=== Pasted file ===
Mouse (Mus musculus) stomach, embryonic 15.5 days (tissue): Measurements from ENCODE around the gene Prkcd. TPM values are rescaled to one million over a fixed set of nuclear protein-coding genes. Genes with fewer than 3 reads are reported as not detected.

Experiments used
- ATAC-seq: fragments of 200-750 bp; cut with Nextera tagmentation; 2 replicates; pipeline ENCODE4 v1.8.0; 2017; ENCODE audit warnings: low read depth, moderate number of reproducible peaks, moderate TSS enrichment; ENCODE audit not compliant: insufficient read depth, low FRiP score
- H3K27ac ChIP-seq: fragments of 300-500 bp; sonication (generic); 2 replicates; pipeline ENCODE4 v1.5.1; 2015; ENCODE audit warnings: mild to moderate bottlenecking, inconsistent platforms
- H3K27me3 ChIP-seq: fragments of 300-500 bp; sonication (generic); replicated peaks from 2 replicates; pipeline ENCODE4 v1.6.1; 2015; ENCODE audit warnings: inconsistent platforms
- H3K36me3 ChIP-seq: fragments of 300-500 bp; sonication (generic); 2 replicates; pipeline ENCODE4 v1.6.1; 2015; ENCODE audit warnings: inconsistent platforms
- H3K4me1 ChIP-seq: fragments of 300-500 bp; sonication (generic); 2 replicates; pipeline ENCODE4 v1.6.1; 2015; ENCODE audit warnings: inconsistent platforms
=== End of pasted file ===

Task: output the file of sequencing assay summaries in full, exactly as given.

Mouse (Mus musculus) stomach, embryonic 15.5 days (tissue): Measurements from ENCODE around the gene Prkcd. TPM values are rescaled to one million over a fixed set of nuclear protein-coding genes. Genes with fewer than 3 reads are reported as not detected.

Experiments used
- ATAC-seq: fragments of 200-750 bp; cut with Nextera tagmentation; 2 replicates; pipeline ENCODE4 v1.8.0; 2017; ENCODE audit warnings: low read depth, moderate number of reproducible peaks, moderate TSS enrichment; ENCODE audit not compliant: insufficient read depth, low FRiP score
- H3K27ac ChIP-seq: fragments of 300-500 bp; sonication (generic); 2 replicates; pipeline ENCODE4 v1.5.1; 2015; ENCODE audit warnings: mild to moderate bottlenecking, inconsistent platforms
- H3K27me3 ChIP-seq: fragments of 300-500 bp; sonication (generic); replicated peaks from 2 replicates; pipeline ENCODE4 v1.6.1; 2015; ENCODE audit warnings: inconsistent platforms
- H3K36me3 ChIP-seq: fragments of 300-500 bp; sonication (generic); 2 replicates; pipeline ENCODE4 v1.6.1; 2015; ENCODE audit warnings: inconsistent platforms
- H3K4me1 ChIP-seq: fragments of 300-500 bp; sonication (generic); 2 replicates; pipeline ENCODE4 v1.6.1; 2015; ENCODE audit warnings: inconsistent platforms